Archive for the ‘Implantable cardioverter-defibrillators’ Category

Journal Club 2 April 2014


Survival with Cardiac-Resynchronization Therapy in Mild Heart Failure





The Multicenter Automatic Defibrillator Implantation Trial with Cardiac Resynchro-nization Therapy (MADIT-CRT) showed that early intervention with cardiac-resyn-chronization therapy with a defibrillator (CRT-D) in patients with an electrocardio-graphic pattern showing left bundle-branch block was associated with a significant reduction in heart-failure events over a median follow-up of 2.4 years, as compared with defibrillator therapy alone.


We evaluated the effect of CRT-D on long-term survival in the MADIT-CRT popula-tion. Post-trial follow-up over a median period of 5.6 years was assessed among all 1691 surviving patients (phase 1) and subsequently among 854 patients who were enrolled in post-trial registries (phase 2). All reported analyses were performed on an intention-to-treat basis.


At 7 years of follow-up after initial enrollment, the cumulative rate of death from any cause among patients with left bundle-branch block was 18% among patients ran-domly assigned to CRT-D, as compared with 29% among those randomly assigned to defibrillator therapy alone (adjusted hazard ratio in the CRT-D group, 0.59; 95% confidence interval [CI], 0.43 to 0.80; P<0.001). The long-term survival benefit of CRT-D in patients with left bundle-branch block did not differ significantly according to sex, cause of cardiomyopathy, or QRS duration. In contrast, CRT-D was not associ-ated with any clinical benefit and possibly with harm in patients without left bundle-branch block (adjusted hazard ratio for death from any cause, 1.57; 95% CI, 1.03 to 2.39; P = 0.04; P<0.001 for interaction of treatment with QRS morphologic findings).


Our findings indicate that in patients with mild heart-failure symptoms, left ventricular dysfunction, and left bundle-branch block, early intervention with CRT-D was associated with a significant long-term survival benefit.

Supplementary Material

Paper supplementary material


Journal Club 29 February 2012

February 29, 2012 3 comments


Development and validation of a risk score to predict early mortality in recipients of implantable cardioverter-defibrillators




An observational study in recipients of implantable cardioverter defibrillators to determine correlates of one-year mortality using stepwise logistic

regression. A derivation set was chosen and then a validation set used to assess the goodness of fit of the model.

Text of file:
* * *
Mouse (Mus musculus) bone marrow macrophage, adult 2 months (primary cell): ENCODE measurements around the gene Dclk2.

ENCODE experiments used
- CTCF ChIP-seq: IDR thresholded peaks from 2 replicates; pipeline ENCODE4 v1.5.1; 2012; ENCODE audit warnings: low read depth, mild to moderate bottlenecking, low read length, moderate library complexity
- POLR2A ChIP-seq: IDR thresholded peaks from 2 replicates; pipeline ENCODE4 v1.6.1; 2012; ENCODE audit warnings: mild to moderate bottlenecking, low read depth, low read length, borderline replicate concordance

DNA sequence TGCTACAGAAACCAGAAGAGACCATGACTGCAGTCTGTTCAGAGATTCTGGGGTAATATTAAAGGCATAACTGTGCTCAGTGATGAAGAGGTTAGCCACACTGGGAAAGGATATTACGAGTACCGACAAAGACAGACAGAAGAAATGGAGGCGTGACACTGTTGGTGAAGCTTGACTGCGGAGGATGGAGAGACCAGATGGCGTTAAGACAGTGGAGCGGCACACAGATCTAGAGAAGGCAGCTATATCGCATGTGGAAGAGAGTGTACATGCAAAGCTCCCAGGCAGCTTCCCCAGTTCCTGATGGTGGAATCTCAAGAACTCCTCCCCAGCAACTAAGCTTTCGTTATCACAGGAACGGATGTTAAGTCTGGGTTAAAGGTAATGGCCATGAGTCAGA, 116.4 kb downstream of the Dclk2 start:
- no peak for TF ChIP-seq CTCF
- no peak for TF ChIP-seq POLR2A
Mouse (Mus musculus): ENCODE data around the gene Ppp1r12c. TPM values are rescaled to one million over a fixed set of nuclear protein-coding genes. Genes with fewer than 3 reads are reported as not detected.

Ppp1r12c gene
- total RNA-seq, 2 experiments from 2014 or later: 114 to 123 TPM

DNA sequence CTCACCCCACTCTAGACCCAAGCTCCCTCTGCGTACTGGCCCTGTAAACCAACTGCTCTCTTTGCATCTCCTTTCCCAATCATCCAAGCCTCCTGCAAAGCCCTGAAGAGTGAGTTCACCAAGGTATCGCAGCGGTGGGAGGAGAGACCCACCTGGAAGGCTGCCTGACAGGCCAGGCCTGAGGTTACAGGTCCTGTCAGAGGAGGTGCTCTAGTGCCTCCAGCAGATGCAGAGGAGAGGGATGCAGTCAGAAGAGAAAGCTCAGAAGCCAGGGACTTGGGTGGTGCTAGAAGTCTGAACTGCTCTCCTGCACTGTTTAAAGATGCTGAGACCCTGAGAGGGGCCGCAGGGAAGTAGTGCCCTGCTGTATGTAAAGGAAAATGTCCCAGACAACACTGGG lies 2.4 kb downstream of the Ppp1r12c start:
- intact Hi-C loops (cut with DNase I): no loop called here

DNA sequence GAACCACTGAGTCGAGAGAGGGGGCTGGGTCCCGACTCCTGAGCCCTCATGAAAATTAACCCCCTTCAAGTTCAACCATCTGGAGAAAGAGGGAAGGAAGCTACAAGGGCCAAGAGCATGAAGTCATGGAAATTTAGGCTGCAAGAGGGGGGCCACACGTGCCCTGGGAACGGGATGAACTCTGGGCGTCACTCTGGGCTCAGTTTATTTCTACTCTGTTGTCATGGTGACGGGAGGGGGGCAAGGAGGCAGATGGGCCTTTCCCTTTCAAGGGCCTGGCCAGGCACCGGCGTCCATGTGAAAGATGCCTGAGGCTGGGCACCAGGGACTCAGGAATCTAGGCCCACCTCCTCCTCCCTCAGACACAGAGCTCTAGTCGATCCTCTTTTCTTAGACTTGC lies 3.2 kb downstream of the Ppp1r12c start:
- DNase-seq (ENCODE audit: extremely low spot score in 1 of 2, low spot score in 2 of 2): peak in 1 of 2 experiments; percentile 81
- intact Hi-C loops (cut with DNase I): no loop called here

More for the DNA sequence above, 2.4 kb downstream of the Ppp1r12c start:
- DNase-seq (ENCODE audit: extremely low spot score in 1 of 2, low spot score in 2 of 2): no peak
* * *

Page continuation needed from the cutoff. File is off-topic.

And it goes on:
Patients receiving implantable cardioverter defibrilllators (new implants)


Not applicable


Not applicable


One-year mortality

The total cohort included 2717 ICD patients (mean age = 64.6 ± 14.5, male = 77.2%, primary prevention = 74.7%). A simple risk score incorporating peripheral

arterial disease, age ≥ 70 years, creatinine ≥ 2.0 mg/dL, and ejection fraction ≤20% (PACE) accurately predicted 1-year mortality in the VG. Patients with a

risk score of ≥3 had a >4-fold excess 1-year mortality compared with patients with a risk score of ❤ (16.5% vs 3.5%; P <.0001).

Discussion Summary 

  • The paper is hypothesis generating. The issue of trying to develop criteria for futility are laudable from a patient interest and resourcing.
  • The limitations of risk scores were discussed in general, and consistent with other risk scores there was a poor positive predictive value.
  • The selection bias of cardiologists chosing patients who they perceived had reasonable survival had impacts such as narrowing the age range in the patient group. Age appears to have been a forced variable in the stepwise regression model. It was somewhat reassuring that even in the highest risk (from this model) 80% of patients survived one year.
  • Information regarding the appropriate discharge rate would have provided insight into the benefit in the high risk group. A control group without device with same risk score would have also provided insight. Dr. Atherton observed that patients with similar characteristics in the heart failure with LV systolic dysfunction had a 7% annual mortality.

Background Materials

Dr. Karin Chia kindly provided background material for this paper.